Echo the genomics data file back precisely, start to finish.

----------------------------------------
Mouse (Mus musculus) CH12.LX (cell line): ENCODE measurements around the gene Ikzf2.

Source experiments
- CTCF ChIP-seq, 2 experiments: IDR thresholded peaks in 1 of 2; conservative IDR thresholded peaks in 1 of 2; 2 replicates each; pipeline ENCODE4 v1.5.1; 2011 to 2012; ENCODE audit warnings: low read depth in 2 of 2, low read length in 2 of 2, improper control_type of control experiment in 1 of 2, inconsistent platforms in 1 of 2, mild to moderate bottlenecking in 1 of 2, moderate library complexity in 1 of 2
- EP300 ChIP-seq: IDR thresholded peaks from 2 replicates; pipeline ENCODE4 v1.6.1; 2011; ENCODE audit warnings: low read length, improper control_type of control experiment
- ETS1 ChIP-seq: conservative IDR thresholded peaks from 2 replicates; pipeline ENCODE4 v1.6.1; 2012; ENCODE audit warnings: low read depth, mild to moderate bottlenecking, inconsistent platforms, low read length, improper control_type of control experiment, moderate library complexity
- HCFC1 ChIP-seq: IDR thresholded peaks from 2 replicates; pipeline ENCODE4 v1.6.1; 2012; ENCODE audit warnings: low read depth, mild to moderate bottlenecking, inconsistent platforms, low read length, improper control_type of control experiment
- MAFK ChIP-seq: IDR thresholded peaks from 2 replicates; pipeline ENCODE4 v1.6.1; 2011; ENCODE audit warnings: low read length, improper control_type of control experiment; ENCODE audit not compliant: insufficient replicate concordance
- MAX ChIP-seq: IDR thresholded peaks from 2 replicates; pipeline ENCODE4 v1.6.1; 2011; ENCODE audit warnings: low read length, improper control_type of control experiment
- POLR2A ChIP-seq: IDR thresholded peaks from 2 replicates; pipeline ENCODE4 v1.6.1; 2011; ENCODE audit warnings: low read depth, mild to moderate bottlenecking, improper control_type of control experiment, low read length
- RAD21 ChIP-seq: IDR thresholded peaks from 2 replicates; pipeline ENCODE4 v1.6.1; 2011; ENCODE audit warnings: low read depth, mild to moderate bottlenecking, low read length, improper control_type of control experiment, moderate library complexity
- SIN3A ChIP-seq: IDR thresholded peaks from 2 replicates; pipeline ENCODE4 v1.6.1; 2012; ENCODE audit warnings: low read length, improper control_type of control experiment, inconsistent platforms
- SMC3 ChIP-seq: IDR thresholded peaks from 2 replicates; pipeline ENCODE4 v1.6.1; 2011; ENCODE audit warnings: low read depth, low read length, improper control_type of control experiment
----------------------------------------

Mouse (Mus musculus) CH12.LX (cell line): ENCODE measurements around the gene Ikzf2.

Source experiments
- CTCF ChIP-seq, 2 experiments: IDR thresholded peaks in 1 of 2; conservative IDR thresholded peaks in 1 of 2; 2 replicates each; pipeline ENCODE4 v1.5.1; 2011 to 2012; ENCODE audit warnings: low read depth in 2 of 2, low read length in 2 of 2, improper control_type of control experiment in 1 of 2, inconsistent platforms in 1 of 2, mild to moderate bottlenecking in 1 of 2, moderate library complexity in 1 of 2
- EP300 ChIP-seq: IDR thresholded peaks from 2 replicates; pipeline ENCODE4 v1.6.1; 2011; ENCODE audit warnings: low read length, improper control_type of control experiment
- ETS1 ChIP-seq: conservative IDR thresholded peaks from 2 replicates; pipeline ENCODE4 v1.6.1; 2012; ENCODE audit warnings: low read depth, mild to moderate bottlenecking, inconsistent platforms, low read length, improper control_type of control experiment, moderate library complexity
- HCFC1 ChIP-seq: IDR thresholded peaks from 2 replicates; pipeline ENCODE4 v1.6.1; 2012; ENCODE audit warnings: low read depth, mild to moderate bottlenecking, inconsistent platforms, low read length, improper control_type of control experiment
- MAFK ChIP-seq: IDR thresholded peaks from 2 replicates; pipeline ENCODE4 v1.6.1; 2011; ENCODE audit warnings: low read length, improper control_type of control experiment; ENCODE audit not compliant: insufficient replicate concordance
- MAX ChIP-seq: IDR thresholded peaks from 2 replicates; pipeline ENCODE4 v1.6.1; 2011; ENCODE audit warnings: low read length, improper control_type of control experiment
- POLR2A ChIP-seq: IDR thresholded peaks from 2 replicates; pipeline ENCODE4 v1.6.1; 2011; ENCODE audit warnings: low read depth, mild to moderate bottlenecking, improper control_type of control experiment, low read length
- RAD21 ChIP-seq: IDR thresholded peaks from 2 replicates; pipeline ENCODE4 v1.6.1; 2011; ENCODE audit warnings: low read depth, mild to moderate bottlenecking, low read length, improper control_type of control experiment, moderate library complexity
- SIN3A ChIP-seq: IDR thresholded peaks from 2 replicates; pipeline ENCODE4 v1.6.1; 2012; ENCODE audit warnings: low read length, improper control_type of control experiment, inconsistent platforms
- SMC3 ChIP-seq: IDR thresholded peaks from 2 replicates; pipeline ENCODE4 v1.6.1; 2011; ENCODE audit warnings: low read depth, low read length, improper control_type of control experiment